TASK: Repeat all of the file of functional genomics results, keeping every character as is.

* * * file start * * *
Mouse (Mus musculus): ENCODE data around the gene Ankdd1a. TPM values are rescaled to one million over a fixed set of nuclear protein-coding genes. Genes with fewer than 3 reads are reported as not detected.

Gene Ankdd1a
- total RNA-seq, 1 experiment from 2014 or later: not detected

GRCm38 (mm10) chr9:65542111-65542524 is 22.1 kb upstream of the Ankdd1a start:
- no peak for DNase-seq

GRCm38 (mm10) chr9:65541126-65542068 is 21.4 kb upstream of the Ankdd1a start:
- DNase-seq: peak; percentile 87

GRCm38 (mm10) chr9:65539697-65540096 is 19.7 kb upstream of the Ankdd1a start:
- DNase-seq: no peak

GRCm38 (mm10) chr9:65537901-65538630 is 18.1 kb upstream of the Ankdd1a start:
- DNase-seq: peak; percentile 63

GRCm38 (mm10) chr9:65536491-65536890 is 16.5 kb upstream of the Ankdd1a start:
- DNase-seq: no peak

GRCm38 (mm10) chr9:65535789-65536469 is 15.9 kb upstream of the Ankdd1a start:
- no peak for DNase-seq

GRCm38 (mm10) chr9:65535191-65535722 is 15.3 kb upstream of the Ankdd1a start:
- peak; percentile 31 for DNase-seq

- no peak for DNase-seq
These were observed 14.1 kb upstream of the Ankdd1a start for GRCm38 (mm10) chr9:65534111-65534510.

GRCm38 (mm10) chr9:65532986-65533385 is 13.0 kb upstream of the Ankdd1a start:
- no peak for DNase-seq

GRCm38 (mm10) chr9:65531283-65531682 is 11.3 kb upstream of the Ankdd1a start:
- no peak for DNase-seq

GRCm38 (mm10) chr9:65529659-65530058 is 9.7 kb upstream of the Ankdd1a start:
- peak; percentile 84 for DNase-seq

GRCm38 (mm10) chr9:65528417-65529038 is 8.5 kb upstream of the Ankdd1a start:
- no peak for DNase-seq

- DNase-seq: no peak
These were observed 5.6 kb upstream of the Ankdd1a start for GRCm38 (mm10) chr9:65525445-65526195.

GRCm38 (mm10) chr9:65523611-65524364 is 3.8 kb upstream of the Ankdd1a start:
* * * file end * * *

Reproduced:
Mouse (Mus musculus): ENCODE data around the gene Ankdd1a. TPM values are rescaled to one million over a fixed set of nuclear protein-coding genes. Genes with fewer than 3 reads are reported as not detected.

Gene Ankdd1a
- total RNA-seq, 1 experiment from 2014 or later: not detected

GRCm38 (mm10) chr9:65542111-65542524 is 22.1 kb upstream of the Ankdd1a start:
- no peak for DNase-seq

GRCm38 (mm10) chr9:65541126-65542068 is 21.4 kb upstream of the Ankdd1a start:
- DNase-seq: peak; percentile 87

GRCm38 (mm10) chr9:65539697-65540096 is 19.7 kb upstream of the Ankdd1a start:
- DNase-seq: no peak

GRCm38 (mm10) chr9:65537901-65538630 is 18.1 kb upstream of the Ankdd1a start:
- DNase-seq: peak; percentile 63

GRCm38 (mm10) chr9:65536491-65536890 is 16.5 kb upstream of the Ankdd1a start:
- DNase-seq: no peak

GRCm38 (mm10) chr9:65535789-65536469 is 15.9 kb upstream of the Ankdd1a start:
- no peak for DNase-seq

GRCm38 (mm10) chr9:65535191-65535722 is 15.3 kb upstream of the Ankdd1a start:
- peak; percentile 31 for DNase-seq

- no peak for DNase-seq
These were observed 14.1 kb upstream of the Ankdd1a start for GRCm38 (mm10) chr9:65534111-65534510.

GRCm38 (mm10) chr9:65532986-65533385 is 13.0 kb upstream of the Ankdd1a start:
- no peak for DNase-seq

GRCm38 (mm10) chr9:65531283-65531682 is 11.3 kb upstream of the Ankdd1a start:
- no peak for DNase-seq

GRCm38 (mm10) chr9:65529659-65530058 is 9.7 kb upstream of the Ankdd1a start:
- peak; percentile 84 for DNase-seq

GRCm38 (mm10) chr9:65528417-65529038 is 8.5 kb upstream of the Ankdd1a start:
- no peak for DNase-seq

- DNase-seq: no peak
These were observed 5.6 kb upstream of the Ankdd1a start for GRCm38 (mm10) chr9:65525445-65526195.

GRCm38 (mm10) chr9:65523611-65524364 is 3.8 kb upstream of the Ankdd1a start: